German diplomat Clemens August Baron von Ketteler, born in Potsdam on November 22nd 1853, was murdered in Peking on June 20th, 1900. His assassination triggered the 55-day-long siege of the Legation Quarter. Following his graduation in 1873, he served in the Prussian Army until joining the German diplomatic corps in 1879.
Between 1880 and 1889 he served as an interpreter in the consulates in Canton and Tientsin. After working in Berlin for a short period, he was posted to Washington, D.C. between 1892 and 1896 and then to Mexico City from 1896 to 1899.
After Germany had leased Kiautschou Bay (including the tiny village of Tsingtau) in Shantung province from China in April 1898, von Ketteler returned to Asia a year later as Minister of the German Empire. There he rapidly became aware of the growing dangers that foreigners were facing, especially after the xenophobic Boxer Rebellion started on November 2nd, 1899.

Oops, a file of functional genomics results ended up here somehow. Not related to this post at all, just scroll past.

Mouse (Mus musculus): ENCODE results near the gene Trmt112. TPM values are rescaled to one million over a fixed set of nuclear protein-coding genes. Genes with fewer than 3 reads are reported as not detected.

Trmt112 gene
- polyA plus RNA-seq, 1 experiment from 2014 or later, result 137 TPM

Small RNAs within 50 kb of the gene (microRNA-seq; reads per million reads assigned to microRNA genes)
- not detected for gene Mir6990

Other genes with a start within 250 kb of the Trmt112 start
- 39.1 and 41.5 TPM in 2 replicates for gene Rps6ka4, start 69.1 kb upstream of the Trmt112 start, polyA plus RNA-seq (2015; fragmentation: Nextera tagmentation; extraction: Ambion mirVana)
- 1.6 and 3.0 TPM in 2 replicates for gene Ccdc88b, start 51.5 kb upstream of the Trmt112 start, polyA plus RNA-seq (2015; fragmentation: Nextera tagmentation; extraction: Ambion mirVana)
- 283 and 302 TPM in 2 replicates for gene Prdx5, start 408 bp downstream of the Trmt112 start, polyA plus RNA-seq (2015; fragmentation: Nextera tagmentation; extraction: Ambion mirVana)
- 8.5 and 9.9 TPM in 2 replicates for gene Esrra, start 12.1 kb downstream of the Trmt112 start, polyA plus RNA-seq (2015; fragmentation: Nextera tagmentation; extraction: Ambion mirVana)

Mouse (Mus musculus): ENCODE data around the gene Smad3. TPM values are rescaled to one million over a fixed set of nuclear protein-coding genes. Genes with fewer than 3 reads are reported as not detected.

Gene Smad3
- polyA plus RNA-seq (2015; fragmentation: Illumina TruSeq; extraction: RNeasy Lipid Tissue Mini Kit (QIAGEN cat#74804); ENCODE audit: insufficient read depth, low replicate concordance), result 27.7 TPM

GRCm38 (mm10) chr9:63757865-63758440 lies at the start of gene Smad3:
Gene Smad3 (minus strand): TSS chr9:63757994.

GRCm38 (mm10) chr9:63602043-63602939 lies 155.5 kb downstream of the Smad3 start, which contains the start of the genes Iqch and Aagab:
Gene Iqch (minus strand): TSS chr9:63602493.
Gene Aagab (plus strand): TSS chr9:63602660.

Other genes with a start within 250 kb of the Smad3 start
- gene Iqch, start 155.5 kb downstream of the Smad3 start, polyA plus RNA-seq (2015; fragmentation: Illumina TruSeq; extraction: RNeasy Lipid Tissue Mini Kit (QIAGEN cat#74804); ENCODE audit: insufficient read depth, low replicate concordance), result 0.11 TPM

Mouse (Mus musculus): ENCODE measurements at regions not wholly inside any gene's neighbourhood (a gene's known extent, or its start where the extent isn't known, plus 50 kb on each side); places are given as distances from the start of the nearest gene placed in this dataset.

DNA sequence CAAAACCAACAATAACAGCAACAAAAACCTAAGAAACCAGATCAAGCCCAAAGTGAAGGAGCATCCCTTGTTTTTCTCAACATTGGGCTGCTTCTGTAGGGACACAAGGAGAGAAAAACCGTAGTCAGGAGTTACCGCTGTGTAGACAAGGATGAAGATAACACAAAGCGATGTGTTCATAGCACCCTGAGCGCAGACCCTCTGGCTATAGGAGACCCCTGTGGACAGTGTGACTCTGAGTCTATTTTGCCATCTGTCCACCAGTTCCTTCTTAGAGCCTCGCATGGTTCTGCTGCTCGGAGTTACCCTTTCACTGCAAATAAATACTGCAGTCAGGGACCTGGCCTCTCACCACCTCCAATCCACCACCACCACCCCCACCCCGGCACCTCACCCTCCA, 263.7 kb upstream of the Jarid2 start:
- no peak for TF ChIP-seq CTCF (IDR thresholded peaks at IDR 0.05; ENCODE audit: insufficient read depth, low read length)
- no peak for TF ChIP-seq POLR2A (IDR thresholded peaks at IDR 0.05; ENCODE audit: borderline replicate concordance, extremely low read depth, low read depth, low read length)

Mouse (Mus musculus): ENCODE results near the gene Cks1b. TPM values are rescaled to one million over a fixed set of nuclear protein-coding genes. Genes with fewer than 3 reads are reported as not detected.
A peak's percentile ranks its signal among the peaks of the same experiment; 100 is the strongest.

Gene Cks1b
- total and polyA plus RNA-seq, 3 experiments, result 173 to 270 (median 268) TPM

He was killed by a local soldier while on his way to the Zongli Yamen, the predecessor of a Ministry of Foreign Affairs. His murder was arrested while trying to sell his victim’s watch. Showing no remorse and arguing that he had acted on orders from above, he was beheaded in public on December 31st, 1900.
As compensation, an ornamental arch called the “Ketteler Memorial” was erected at the exact location where he fell. It was inaugurated on January 18th, 1903 in the presence of his American widow Matilda Cass Ledyard (1871–1960). On November 13th 1918, just two days after Germany had signed an armistice that ended World War I, it lost its official function.
In 1919, the Chinese government moved it to the present-day location and renamed it “The Victory of Justice Gate”. In 1953, the Mao Tse-tung’s Communists renamed it once again as “The Protection of Peace Gate”.
Von Ketteler was succeeded as Ambassador by Sinophile Philipp Alfons Baron Mumm von Schwarzenstein, who signed on behalf of Germany the document that would officially end the hostilities, the Boxer Protocol, on September 7th, 1901. He also organized the trip of Prince Chun to Europe, who in Potsdam offered his regrets on behalf of the Ching Dynasty to Kaiser Wilhelm II.
An enthusiastic amateur photographer, Mumm left behind many pictures documenting the turn of the 20th century in various parts of China. Before taking up his new position in Japan, he received a handmade gift from Empress Dowager Cixi, the éminence grise at the Chinese Imperial Court.